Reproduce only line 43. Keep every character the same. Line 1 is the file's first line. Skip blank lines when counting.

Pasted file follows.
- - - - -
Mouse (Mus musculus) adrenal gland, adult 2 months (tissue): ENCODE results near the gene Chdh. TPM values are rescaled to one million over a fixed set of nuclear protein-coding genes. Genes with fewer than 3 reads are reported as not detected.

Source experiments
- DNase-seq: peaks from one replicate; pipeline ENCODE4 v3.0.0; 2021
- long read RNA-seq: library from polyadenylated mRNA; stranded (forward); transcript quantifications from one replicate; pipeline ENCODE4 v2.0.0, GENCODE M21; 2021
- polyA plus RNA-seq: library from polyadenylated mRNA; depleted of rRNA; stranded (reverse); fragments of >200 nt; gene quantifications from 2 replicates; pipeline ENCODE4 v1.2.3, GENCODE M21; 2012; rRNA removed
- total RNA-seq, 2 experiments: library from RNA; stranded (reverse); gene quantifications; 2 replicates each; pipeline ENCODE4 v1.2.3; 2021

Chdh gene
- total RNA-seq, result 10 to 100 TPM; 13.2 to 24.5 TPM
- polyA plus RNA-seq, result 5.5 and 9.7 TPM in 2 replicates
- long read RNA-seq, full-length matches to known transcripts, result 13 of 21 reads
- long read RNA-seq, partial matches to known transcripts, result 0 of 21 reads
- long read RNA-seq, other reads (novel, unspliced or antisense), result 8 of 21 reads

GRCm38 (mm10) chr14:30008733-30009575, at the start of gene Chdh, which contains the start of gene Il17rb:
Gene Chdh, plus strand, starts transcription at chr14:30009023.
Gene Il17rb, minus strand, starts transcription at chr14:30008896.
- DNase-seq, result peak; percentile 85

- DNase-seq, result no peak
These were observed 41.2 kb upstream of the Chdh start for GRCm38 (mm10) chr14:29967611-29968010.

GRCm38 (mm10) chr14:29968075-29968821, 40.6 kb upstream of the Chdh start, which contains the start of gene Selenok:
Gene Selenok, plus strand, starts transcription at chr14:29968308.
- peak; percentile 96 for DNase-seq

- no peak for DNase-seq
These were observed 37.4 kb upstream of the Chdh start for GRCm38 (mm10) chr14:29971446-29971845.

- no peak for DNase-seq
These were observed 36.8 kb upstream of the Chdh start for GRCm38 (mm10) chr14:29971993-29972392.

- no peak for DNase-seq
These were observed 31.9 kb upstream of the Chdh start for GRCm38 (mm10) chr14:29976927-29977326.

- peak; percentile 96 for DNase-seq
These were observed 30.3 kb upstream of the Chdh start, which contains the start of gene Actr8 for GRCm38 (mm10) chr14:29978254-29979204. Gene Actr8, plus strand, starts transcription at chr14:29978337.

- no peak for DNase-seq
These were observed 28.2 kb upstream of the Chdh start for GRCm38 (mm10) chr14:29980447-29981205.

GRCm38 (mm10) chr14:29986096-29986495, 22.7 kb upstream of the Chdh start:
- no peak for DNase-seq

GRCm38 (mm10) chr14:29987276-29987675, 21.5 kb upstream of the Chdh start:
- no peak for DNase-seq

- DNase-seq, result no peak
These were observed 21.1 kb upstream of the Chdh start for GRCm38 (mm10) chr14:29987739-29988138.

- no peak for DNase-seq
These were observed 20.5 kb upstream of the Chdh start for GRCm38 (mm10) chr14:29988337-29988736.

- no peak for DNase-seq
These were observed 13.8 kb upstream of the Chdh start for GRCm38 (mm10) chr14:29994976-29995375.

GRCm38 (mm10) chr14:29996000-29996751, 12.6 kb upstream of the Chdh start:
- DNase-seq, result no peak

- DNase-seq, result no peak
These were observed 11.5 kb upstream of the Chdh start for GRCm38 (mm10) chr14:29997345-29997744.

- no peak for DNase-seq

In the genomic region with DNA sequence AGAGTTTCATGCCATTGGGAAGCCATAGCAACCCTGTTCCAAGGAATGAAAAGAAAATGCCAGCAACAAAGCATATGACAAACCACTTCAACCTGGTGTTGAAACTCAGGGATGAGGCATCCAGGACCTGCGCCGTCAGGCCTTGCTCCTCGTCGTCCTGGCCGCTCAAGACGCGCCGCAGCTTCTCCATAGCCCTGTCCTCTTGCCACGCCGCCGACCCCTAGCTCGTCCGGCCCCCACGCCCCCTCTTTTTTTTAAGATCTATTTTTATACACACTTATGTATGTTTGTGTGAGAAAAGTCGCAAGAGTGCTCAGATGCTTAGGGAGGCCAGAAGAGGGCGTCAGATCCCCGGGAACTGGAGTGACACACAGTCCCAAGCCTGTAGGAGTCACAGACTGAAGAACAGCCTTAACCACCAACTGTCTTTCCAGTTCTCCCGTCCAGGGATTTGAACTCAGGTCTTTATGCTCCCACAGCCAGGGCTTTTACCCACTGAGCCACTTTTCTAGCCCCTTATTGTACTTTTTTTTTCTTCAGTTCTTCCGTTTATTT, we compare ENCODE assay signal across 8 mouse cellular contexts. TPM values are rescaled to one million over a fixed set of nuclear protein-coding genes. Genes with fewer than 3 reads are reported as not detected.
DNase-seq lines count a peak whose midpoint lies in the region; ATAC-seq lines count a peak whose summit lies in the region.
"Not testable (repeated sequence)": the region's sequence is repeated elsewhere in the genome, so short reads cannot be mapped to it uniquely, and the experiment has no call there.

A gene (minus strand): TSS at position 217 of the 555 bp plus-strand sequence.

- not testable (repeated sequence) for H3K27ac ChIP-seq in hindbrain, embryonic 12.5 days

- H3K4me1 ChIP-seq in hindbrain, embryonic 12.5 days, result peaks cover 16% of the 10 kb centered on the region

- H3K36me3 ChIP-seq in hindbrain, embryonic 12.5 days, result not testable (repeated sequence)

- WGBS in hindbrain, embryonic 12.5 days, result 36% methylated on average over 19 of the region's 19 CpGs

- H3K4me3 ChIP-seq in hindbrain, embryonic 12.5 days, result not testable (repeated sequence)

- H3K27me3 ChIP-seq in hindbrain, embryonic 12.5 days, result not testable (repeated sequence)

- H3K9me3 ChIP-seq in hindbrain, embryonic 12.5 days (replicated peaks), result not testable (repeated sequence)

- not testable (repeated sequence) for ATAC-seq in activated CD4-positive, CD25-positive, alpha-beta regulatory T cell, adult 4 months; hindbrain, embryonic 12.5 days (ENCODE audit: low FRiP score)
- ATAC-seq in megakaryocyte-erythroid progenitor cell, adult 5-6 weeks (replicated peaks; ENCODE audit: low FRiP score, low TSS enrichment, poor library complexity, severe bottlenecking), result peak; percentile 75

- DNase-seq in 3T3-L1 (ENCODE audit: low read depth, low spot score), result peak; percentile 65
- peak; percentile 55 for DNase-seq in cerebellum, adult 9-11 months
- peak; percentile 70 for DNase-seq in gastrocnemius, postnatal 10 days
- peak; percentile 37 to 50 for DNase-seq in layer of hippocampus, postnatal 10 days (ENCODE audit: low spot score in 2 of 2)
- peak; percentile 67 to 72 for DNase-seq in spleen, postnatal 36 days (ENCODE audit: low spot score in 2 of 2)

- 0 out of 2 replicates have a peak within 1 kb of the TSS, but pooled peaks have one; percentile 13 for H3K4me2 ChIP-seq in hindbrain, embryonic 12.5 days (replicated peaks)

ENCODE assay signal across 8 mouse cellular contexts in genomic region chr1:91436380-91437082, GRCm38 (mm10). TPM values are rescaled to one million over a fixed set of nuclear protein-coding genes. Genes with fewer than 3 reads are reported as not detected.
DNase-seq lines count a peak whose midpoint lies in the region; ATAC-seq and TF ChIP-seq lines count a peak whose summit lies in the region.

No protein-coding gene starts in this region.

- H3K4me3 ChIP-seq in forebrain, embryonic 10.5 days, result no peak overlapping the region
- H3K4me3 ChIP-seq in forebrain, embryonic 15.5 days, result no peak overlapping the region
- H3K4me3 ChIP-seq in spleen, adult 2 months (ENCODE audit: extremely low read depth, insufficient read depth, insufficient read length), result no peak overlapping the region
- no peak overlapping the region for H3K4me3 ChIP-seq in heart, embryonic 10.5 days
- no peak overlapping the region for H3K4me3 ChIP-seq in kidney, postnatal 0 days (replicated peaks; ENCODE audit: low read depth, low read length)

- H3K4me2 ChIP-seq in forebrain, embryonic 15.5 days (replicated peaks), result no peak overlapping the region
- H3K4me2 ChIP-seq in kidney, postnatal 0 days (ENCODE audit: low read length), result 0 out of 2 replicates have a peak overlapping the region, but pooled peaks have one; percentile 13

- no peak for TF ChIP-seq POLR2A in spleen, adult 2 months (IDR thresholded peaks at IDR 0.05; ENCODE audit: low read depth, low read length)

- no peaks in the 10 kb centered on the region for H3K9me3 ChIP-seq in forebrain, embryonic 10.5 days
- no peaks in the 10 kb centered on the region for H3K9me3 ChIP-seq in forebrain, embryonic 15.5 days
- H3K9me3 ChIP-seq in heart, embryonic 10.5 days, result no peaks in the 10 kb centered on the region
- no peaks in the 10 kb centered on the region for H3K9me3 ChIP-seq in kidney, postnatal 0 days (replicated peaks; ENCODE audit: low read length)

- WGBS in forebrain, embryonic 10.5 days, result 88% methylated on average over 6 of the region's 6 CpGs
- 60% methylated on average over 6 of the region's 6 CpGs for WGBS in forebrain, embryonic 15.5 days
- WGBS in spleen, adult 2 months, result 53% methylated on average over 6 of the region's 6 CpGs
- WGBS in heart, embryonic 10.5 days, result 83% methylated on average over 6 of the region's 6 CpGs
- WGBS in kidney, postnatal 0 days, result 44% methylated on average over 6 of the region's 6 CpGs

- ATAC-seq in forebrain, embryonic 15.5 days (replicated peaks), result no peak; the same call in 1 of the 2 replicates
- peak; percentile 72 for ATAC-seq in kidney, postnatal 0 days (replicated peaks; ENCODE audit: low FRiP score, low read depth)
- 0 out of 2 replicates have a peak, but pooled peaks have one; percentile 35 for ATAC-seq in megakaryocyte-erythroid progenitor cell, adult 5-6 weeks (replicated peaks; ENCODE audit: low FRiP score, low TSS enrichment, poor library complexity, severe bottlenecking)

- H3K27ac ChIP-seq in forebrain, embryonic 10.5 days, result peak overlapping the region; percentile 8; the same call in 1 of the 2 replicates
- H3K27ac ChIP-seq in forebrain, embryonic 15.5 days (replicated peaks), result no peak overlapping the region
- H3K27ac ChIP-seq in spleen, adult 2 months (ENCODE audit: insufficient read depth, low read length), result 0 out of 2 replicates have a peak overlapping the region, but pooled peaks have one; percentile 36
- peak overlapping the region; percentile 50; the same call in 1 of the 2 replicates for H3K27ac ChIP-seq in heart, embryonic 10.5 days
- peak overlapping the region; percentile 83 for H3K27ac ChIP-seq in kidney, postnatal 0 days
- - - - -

- DNase-seq, result no peak